Bird of Paradise Orange
The Orange Bird of Paradise is a stunning plant that is an (almost) identical twin to the White Bird of Paradise. The only difference is that the paddle shaped leaves are slightly narrower, and instead of white flowers, it breaks out into fantastic orange blooms. Its bold and tropical appearance make it a great statement piece for your home.
Height is measured from the bottom of the plastic nursery pot (please allow a +/-10% variance). Diameter is the nursery pot diameter, so to get a pot that fits, the pot diameter should be bigger.
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To see me at my best
Put me in a sunny spot, close to an east, west or south-facing window. I love humidity so turn on a humidifier or keep me in a bathroom or kitchen.
Plant Care Tips
When my topsoil is dry, water until it seeps out of my pots drainage holes. Then leave to drain.
I am happiest in direct sunshine.
Mist me regularly or keep me in a humid room such as your bathroom or kitchen.
About Bird of Paradise Orange
The genus of plants that Bird of Paradise belongs to is called Strelitzia. Strelitzia was named after Charlotte of Mecklenburg-Strelitz, Queen of England and Ireland from 1761-1818. Queen Charlotte was an amateur botanist who took a great interest in and helped to develop Kew Gardens.
Strelitzia reginae is native to sub-tropical and coastal south Africa. Due to their stunning floral displays and architectural beauty, they are now cultivated worldwide and naturalised in North, Central, and South America, as well as parts of Portugal.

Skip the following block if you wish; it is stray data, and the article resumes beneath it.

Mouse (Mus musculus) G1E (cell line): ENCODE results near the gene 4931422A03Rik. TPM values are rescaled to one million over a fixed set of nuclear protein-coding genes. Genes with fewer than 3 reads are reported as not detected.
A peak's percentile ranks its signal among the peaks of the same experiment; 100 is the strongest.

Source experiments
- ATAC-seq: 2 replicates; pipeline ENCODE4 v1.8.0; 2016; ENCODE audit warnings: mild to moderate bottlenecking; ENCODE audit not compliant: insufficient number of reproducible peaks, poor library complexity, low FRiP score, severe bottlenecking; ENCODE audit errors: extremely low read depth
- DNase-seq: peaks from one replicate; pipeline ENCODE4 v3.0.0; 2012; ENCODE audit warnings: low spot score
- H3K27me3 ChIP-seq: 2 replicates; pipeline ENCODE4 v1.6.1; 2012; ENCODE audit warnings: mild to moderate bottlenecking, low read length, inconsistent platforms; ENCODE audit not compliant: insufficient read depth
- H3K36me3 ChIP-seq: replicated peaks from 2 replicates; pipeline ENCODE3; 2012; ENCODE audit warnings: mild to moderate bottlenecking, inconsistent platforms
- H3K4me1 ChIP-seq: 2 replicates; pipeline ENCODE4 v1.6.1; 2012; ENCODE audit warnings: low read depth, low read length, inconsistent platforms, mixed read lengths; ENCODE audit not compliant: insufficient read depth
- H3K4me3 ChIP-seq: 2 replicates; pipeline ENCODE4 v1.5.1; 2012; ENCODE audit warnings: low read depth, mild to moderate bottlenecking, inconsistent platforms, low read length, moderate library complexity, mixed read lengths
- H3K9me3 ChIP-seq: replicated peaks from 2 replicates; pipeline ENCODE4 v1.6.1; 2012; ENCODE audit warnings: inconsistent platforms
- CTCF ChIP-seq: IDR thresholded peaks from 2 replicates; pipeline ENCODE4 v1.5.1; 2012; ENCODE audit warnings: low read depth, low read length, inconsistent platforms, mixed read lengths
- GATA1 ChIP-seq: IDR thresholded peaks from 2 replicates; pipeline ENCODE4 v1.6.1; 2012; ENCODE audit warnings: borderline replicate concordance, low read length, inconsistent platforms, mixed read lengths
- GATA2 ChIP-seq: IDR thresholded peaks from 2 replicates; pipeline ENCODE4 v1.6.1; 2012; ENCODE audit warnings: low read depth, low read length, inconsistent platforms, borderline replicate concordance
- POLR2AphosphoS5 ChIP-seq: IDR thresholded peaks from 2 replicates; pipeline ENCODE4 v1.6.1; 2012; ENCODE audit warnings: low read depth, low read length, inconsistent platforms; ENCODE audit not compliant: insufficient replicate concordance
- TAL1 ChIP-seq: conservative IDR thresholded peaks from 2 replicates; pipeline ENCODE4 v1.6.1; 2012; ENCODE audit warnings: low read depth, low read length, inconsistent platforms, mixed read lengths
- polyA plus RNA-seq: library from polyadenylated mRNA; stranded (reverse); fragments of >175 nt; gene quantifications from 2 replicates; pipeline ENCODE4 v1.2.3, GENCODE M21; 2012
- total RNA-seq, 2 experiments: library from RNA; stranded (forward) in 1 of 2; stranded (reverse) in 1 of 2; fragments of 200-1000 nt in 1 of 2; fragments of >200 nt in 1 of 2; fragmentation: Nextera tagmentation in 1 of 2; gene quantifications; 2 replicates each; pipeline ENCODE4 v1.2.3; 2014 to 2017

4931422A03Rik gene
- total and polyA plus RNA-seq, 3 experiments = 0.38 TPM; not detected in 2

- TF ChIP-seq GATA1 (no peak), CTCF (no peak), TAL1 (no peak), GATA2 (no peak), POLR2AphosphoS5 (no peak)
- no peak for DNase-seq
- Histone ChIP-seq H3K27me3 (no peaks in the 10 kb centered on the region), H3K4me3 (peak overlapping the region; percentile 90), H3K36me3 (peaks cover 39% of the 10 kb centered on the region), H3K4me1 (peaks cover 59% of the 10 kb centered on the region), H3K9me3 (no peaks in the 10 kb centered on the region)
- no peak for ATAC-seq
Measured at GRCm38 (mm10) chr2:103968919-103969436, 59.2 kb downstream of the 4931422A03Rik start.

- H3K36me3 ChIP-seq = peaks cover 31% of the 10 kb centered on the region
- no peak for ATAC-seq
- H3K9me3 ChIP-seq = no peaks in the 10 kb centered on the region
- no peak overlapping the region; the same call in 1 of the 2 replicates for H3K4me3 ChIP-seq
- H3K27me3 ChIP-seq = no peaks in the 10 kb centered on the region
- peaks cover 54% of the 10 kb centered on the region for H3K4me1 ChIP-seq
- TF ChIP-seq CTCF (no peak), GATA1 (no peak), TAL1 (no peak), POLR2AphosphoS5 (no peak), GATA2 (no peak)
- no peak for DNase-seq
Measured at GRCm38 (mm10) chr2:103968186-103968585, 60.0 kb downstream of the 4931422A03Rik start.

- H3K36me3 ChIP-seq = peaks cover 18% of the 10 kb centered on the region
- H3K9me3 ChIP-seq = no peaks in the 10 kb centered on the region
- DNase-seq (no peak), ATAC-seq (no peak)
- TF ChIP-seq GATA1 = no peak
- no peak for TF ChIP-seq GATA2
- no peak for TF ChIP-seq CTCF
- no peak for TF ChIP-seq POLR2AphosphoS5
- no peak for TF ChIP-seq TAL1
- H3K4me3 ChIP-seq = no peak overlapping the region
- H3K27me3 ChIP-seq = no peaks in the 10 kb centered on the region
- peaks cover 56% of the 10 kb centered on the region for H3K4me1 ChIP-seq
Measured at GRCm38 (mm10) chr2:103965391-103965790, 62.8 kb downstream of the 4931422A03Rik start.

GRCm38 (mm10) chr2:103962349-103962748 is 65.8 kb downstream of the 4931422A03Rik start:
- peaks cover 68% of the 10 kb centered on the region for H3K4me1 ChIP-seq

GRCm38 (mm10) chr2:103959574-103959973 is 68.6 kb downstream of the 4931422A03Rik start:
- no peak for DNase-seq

The Bird of Paradise loves warmth, sunlight and humidity. They can be thirsty during the summer months, but always ensure that the top few cms of soil has dried out in between watering. Bird of paradise roots hates sitting in water so be careful to always ensure their soil isn't waterlogged. In the wild, these plants burst out into fantastic white-blue blooms. Unfortunately, it is unlikely they'll bloom in the UK. Their leaves should be wiped every few weeks to remove dust and help them absorb the sunshine.
Did you know?
Bird of Paradise plants are usually pollinated by birds, called sunbirds who seek out the nectar at the base of the flower. When they land on the bottom petal, their weight exposes the anthers (the part of a flower that contains the pollen) that brush pollen onto their feet. The pollen spreads as the birds move on to their next, nectar-filled flower.
If ingested this plant can be toxic or poisonous so keep away from dogs, cats or other pets and small children.
Also Known As
Orange Bird of Paradise; Crane Flower; Orange Strelitzia